Due to ageism, looking old does make a lot of us feel diminished. I don’t like the wrinkles and sunspots on my face, and positively hate the folds beginning to form between my chin and neck, even though none of these physical changes affect how my body feels. I am, luckily, super healthy and have as much energy as I did two decades ago.
There’s no way around it, the reason I so dislike my body’s visible signs of aging is, largely, that I’m ageist.
Potential future parents must know what they’re getting into
By Daniella Mini
I’m a preschool teacher and mother to two sons, ages 26 and 24. I’ve experienced and seen changes in parenting up close in the communities I inhabit.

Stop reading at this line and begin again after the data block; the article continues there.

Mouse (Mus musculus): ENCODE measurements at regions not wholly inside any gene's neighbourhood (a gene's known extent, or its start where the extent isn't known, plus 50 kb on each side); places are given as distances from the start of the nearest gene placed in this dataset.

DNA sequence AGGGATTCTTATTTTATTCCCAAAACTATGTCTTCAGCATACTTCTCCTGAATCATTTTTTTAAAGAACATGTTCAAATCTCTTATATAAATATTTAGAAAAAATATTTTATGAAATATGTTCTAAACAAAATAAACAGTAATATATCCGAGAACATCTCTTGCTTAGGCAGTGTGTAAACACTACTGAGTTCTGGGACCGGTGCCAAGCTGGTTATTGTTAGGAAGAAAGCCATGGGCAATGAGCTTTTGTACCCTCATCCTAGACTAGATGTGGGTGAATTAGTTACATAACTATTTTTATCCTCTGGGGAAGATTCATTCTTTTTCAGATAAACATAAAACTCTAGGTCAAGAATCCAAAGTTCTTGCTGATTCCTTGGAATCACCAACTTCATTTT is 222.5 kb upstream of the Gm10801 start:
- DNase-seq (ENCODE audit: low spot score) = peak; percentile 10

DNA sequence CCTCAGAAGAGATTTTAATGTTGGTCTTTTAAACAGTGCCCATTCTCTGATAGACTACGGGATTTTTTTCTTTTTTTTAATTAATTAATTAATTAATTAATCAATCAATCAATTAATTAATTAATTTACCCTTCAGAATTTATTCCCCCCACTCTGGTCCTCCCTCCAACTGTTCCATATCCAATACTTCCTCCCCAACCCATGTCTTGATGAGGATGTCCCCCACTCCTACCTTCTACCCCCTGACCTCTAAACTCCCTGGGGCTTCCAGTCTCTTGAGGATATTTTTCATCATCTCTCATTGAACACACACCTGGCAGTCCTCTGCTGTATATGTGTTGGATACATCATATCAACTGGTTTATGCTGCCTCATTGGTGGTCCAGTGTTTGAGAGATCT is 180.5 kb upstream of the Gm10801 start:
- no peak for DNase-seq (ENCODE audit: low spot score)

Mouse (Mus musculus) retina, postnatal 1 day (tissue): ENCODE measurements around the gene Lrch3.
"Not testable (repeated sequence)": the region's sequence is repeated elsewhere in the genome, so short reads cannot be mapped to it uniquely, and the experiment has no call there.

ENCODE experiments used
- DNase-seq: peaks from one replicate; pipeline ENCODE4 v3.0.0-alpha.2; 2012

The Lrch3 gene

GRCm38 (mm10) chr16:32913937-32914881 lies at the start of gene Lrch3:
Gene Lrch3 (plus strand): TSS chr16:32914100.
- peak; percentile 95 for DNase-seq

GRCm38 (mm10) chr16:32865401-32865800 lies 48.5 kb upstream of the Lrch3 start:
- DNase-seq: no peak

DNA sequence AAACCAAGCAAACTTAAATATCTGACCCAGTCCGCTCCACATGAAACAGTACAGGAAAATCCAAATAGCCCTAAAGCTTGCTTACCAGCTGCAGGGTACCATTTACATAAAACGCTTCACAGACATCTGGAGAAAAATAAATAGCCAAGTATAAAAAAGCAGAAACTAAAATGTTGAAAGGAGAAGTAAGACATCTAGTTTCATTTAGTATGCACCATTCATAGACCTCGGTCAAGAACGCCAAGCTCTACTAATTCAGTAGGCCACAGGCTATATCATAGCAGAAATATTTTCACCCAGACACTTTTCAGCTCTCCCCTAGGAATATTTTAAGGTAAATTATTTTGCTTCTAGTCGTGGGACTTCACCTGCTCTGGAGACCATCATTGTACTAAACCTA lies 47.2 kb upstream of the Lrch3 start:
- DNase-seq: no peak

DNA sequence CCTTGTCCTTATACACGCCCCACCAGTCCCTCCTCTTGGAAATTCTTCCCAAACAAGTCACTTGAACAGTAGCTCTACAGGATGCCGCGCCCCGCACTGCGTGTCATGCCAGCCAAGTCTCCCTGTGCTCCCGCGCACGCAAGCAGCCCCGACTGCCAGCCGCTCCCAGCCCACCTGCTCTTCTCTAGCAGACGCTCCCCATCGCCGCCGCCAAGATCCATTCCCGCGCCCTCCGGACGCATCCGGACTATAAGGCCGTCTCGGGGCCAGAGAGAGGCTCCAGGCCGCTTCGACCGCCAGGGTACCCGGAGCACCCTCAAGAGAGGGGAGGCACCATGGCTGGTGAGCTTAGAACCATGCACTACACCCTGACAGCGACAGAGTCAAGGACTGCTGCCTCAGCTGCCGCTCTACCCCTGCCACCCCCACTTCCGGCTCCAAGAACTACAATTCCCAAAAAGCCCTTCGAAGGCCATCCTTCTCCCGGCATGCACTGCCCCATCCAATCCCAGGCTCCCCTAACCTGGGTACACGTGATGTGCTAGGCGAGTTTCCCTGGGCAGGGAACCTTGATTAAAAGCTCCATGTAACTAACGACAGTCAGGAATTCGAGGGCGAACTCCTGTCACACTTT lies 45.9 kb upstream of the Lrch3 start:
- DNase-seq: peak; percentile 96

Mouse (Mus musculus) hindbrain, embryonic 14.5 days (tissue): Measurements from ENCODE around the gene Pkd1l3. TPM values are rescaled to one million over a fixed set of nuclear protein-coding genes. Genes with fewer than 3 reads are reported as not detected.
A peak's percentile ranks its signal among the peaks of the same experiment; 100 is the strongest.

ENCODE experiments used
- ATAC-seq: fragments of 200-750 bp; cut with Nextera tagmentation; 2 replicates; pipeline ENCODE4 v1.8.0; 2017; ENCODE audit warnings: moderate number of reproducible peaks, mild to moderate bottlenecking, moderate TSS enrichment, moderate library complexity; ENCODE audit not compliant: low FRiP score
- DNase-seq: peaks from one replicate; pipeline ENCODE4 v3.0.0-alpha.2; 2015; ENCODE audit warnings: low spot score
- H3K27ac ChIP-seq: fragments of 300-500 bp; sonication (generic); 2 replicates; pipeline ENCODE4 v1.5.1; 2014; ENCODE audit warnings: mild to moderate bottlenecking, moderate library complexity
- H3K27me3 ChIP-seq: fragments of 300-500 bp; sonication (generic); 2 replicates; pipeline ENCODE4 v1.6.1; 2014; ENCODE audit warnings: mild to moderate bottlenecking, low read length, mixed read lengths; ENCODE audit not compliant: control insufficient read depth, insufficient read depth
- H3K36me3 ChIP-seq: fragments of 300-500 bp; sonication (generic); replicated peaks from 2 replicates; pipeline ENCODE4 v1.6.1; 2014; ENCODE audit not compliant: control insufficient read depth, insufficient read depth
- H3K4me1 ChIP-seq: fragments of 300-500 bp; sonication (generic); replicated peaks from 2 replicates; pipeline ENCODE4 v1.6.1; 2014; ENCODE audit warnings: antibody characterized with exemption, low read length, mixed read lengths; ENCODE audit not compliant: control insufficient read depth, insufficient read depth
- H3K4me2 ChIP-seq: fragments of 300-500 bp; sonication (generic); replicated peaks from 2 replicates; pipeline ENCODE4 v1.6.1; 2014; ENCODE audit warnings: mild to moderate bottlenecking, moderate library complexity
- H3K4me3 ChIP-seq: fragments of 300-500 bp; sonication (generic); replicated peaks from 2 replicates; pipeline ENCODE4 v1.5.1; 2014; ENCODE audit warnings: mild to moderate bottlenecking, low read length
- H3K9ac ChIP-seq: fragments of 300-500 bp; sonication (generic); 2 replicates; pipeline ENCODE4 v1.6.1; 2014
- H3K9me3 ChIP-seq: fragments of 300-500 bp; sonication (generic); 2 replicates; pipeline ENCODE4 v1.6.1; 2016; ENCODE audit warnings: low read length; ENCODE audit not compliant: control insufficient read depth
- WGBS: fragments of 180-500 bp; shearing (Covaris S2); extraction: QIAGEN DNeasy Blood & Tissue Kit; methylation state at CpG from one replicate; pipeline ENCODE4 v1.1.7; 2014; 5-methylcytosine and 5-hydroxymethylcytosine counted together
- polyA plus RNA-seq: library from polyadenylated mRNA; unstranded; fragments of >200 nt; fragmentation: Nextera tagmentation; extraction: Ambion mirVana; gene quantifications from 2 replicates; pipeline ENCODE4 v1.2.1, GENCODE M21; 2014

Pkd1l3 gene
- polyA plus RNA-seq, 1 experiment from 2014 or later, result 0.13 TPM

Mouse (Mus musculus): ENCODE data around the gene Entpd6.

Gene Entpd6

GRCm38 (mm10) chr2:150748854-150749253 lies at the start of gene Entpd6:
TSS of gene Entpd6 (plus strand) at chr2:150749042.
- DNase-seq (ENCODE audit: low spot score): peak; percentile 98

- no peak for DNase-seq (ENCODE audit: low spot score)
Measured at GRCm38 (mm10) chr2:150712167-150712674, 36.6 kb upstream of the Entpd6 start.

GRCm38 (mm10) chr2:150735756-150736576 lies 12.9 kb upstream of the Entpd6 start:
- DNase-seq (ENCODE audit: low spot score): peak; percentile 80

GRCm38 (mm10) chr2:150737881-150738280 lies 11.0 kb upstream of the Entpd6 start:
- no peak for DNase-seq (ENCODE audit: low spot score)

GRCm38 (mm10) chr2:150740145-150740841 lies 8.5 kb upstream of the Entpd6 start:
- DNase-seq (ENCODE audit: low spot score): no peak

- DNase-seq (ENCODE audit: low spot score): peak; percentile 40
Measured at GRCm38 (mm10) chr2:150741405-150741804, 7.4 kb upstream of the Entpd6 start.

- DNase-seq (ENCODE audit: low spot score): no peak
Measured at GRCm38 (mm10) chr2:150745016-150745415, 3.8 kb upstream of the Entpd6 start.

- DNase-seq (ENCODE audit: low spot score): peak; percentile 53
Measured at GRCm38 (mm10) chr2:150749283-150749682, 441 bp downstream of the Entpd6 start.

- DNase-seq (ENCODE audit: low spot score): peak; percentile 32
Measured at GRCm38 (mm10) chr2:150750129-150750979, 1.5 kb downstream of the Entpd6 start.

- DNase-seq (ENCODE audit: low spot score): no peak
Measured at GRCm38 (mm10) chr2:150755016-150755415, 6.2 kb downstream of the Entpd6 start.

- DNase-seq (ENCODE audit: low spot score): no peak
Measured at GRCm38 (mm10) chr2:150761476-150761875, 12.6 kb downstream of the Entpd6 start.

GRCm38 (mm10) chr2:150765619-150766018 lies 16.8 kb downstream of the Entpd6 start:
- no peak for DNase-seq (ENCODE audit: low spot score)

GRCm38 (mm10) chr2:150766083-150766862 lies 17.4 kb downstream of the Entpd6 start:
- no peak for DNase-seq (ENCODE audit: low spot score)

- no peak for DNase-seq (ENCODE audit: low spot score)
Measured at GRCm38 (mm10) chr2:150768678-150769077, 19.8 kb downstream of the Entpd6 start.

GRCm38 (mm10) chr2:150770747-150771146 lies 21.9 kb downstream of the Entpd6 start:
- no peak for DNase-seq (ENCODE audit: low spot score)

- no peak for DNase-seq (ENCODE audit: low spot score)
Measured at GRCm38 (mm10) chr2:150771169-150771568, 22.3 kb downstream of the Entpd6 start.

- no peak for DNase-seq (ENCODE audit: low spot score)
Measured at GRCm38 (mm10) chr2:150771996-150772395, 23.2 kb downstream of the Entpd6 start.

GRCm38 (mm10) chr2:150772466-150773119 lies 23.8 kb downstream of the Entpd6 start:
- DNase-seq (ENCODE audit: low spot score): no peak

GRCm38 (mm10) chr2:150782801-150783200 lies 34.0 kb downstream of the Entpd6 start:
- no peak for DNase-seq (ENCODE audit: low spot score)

For the sake of context, I shall describe such communities as (a) middle-class to ultra-rich Northeast United States, and (b) middle- to upper-middle-class Hispanic immigrant families.
I’ve seen some positive trends for sure. But I’m here to highlight the alarming trends with no end in sight that are making and will continue to make parenting so much harder. If nothing’s done about them, they will eclipse and cancel out the positive.
I’m talking about social media/screens and environmental degradation/ climate change. Here’s what to look out for and a few things we must all do to help, whether or not we’re parents.
Screens and social media: How they get in the way of parenting and will continue to make the job harder.
Nothing replaces the human connection. Nothing replaces the role of play in childhood. Good parenting requires that we provide both, and doing so is getting harder.